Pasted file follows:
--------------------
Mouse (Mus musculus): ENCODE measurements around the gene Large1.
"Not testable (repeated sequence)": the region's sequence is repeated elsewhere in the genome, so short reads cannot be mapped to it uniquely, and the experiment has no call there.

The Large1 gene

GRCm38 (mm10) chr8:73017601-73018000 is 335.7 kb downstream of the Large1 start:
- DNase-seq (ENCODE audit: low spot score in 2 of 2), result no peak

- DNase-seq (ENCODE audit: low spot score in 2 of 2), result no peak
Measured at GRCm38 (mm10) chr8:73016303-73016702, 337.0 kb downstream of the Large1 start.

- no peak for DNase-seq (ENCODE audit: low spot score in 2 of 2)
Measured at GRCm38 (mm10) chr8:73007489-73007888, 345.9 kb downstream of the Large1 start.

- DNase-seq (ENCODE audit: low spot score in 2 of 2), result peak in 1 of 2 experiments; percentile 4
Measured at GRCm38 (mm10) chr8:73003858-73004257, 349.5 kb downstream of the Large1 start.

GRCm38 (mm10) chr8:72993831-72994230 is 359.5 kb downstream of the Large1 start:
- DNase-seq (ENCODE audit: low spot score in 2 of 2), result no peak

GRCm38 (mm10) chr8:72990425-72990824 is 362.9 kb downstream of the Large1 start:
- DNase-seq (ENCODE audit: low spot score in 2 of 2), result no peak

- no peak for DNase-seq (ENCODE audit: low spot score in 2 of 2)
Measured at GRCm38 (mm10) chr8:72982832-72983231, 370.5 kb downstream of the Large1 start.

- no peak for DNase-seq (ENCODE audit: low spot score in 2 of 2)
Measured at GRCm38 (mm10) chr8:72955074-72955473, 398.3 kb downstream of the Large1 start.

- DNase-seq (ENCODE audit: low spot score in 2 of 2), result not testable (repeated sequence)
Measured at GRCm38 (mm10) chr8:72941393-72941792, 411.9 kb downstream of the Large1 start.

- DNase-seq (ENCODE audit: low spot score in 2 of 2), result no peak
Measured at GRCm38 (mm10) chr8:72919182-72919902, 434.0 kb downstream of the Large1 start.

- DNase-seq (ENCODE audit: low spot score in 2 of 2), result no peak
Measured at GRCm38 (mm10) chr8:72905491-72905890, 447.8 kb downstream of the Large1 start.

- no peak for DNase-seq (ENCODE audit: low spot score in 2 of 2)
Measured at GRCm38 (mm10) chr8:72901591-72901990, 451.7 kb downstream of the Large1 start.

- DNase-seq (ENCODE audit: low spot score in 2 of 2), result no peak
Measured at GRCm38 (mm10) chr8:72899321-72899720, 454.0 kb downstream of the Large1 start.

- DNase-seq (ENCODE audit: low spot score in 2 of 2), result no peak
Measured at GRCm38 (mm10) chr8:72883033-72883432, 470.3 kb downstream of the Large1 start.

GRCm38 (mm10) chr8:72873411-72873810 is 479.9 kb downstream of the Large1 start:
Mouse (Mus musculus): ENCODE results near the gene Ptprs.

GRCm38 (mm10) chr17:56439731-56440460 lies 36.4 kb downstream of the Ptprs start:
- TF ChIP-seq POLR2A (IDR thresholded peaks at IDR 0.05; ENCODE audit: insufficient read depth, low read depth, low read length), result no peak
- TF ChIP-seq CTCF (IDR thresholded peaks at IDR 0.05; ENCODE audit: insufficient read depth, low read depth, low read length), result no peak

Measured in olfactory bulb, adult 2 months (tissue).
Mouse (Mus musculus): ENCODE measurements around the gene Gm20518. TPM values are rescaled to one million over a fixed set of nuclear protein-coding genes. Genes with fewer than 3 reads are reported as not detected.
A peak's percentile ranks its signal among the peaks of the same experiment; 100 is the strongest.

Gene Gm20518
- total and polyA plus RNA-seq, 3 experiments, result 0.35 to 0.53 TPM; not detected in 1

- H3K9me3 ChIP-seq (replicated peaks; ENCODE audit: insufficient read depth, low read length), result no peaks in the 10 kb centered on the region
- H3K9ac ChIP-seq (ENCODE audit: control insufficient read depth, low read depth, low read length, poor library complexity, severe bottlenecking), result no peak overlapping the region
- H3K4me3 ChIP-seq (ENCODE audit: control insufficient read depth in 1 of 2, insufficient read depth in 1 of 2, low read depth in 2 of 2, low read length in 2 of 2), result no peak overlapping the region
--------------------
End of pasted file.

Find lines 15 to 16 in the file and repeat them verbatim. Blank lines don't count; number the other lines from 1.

- DNase-seq (ENCODE audit: low spot score in 2 of 2), result no peak

- no peak for DNase-seq (ENCODE audit: low spot score in 2 of 2)